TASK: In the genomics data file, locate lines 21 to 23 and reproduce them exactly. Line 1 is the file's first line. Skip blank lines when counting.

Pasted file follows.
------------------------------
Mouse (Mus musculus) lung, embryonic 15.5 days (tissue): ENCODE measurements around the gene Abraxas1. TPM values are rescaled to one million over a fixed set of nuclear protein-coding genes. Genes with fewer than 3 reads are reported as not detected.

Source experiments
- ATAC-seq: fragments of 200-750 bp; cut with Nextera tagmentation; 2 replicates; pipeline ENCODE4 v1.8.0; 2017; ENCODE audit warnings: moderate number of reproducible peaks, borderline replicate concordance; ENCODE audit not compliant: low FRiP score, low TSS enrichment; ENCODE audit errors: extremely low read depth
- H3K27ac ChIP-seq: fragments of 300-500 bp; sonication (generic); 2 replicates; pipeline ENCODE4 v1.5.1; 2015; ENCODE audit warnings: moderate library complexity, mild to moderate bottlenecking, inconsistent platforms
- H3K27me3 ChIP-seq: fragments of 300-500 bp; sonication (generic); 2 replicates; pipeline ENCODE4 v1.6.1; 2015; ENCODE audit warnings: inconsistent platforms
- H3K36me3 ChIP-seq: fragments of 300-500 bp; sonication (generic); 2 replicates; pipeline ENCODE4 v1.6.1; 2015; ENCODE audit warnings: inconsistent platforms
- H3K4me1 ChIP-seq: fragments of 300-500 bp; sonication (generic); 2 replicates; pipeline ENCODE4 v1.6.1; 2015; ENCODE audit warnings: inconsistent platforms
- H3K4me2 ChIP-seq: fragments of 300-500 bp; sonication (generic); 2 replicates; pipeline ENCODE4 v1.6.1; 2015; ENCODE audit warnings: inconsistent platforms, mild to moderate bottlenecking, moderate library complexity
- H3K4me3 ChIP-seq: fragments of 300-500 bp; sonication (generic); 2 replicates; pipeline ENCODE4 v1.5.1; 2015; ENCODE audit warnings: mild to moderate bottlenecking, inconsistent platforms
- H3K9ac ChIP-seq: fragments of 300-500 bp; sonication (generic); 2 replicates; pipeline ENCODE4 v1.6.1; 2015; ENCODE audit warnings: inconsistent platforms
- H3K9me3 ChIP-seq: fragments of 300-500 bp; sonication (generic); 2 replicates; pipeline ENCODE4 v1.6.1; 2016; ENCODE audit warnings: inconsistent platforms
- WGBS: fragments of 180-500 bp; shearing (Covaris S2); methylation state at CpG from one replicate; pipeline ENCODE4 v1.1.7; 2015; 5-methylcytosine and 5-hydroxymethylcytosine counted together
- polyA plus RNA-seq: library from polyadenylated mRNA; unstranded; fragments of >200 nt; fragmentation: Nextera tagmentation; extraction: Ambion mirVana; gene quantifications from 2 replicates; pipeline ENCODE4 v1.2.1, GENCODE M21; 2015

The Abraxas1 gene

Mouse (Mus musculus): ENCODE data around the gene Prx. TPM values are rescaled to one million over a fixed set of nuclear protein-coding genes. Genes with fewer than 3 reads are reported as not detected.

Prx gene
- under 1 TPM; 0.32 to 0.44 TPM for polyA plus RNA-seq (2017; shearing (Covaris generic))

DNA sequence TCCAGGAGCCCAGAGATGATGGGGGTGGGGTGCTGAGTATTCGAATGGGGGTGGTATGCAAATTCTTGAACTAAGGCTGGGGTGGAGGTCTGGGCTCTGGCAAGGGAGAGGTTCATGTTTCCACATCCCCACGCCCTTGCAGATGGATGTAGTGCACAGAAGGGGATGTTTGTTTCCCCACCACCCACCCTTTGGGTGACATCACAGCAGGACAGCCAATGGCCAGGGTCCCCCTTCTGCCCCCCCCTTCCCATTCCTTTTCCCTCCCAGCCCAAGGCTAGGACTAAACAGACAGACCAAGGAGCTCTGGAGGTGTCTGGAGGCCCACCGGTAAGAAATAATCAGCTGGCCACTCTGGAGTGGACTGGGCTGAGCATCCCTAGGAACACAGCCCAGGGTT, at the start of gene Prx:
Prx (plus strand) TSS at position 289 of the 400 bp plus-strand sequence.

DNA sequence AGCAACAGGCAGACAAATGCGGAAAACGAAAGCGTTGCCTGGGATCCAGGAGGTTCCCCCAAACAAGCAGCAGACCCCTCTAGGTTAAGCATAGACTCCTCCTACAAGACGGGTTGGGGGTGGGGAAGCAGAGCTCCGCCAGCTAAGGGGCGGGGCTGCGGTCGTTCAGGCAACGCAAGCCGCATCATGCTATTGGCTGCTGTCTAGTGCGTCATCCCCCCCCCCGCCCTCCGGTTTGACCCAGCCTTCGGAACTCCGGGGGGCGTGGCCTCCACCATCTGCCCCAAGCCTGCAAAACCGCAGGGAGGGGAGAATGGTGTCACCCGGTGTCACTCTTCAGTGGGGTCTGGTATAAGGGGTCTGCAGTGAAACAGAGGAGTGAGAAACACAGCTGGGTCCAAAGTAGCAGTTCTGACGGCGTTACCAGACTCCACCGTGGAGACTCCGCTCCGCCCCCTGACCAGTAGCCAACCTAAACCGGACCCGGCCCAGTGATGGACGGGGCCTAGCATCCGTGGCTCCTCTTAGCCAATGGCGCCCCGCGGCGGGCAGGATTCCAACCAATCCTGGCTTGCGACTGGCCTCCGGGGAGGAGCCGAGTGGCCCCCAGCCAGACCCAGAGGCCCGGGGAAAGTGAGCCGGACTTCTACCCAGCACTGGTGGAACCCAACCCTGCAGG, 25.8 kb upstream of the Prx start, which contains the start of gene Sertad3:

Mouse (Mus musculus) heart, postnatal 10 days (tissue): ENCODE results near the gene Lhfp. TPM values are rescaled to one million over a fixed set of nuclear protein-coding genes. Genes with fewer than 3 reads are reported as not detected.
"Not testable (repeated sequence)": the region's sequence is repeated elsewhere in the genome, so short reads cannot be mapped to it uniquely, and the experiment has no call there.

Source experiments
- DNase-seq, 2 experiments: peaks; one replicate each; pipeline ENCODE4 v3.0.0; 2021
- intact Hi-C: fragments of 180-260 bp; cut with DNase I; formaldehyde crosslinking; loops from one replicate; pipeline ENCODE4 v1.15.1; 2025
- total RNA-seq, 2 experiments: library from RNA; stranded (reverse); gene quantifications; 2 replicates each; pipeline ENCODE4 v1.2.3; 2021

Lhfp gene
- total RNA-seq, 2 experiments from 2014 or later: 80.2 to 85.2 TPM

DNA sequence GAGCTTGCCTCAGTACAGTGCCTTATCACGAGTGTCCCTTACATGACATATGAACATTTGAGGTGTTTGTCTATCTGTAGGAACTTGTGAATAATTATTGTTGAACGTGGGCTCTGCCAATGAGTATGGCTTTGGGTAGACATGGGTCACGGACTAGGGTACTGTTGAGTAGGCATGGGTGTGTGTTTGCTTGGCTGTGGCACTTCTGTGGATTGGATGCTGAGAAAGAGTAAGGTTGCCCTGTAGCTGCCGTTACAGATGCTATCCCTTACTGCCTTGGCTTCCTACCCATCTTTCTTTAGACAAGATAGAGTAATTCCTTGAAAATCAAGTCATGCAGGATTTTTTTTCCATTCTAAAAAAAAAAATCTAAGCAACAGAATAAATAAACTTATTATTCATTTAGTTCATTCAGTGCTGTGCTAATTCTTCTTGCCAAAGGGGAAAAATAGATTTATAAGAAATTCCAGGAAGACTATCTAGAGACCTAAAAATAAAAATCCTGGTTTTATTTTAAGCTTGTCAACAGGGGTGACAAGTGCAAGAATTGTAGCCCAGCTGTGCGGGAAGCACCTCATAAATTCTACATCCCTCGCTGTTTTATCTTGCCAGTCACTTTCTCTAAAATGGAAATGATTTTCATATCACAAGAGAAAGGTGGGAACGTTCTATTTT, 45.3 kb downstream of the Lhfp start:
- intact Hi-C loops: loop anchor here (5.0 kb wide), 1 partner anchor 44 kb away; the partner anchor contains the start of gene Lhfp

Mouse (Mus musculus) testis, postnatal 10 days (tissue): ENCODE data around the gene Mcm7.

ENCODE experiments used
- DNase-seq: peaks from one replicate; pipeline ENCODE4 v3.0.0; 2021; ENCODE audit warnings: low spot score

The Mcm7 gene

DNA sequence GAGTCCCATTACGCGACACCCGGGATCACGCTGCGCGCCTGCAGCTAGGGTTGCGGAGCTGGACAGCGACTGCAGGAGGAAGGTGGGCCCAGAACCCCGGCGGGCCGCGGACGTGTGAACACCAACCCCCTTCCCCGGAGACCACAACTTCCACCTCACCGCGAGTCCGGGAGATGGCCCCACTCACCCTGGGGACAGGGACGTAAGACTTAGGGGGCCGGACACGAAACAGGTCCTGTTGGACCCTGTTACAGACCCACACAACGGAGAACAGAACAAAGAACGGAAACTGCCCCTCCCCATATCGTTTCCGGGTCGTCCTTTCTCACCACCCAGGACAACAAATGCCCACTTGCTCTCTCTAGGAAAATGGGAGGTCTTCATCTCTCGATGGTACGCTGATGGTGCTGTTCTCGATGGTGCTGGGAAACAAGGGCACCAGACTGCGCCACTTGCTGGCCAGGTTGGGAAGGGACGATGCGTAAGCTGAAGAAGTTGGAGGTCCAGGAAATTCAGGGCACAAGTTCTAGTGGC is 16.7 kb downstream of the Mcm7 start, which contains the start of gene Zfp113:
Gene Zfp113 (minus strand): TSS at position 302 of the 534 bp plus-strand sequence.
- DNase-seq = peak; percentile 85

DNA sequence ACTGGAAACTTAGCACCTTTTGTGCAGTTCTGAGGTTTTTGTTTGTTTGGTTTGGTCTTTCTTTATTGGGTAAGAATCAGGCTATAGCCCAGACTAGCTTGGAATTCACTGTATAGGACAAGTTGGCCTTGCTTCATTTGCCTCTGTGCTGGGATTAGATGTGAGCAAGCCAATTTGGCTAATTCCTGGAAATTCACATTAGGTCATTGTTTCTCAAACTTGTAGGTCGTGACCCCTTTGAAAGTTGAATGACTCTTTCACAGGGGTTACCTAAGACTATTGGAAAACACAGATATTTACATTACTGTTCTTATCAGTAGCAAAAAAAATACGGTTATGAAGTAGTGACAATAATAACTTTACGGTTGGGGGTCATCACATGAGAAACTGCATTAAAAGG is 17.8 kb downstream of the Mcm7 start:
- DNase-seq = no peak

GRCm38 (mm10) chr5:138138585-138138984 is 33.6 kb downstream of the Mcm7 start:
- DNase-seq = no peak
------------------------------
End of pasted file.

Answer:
Mouse (Mus musculus) heart, postnatal 10 days (tissue): ENCODE results near the gene Lhfp. TPM values are rescaled to one million over a fixed set of nuclear protein-coding genes. Genes with fewer than 3 reads are reported as not detected.
"Not testable (repeated sequence)": the region's sequence is repeated elsewhere in the genome, so short reads cannot be mapped to it uniquely, and the experiment has no call there.

Source experiments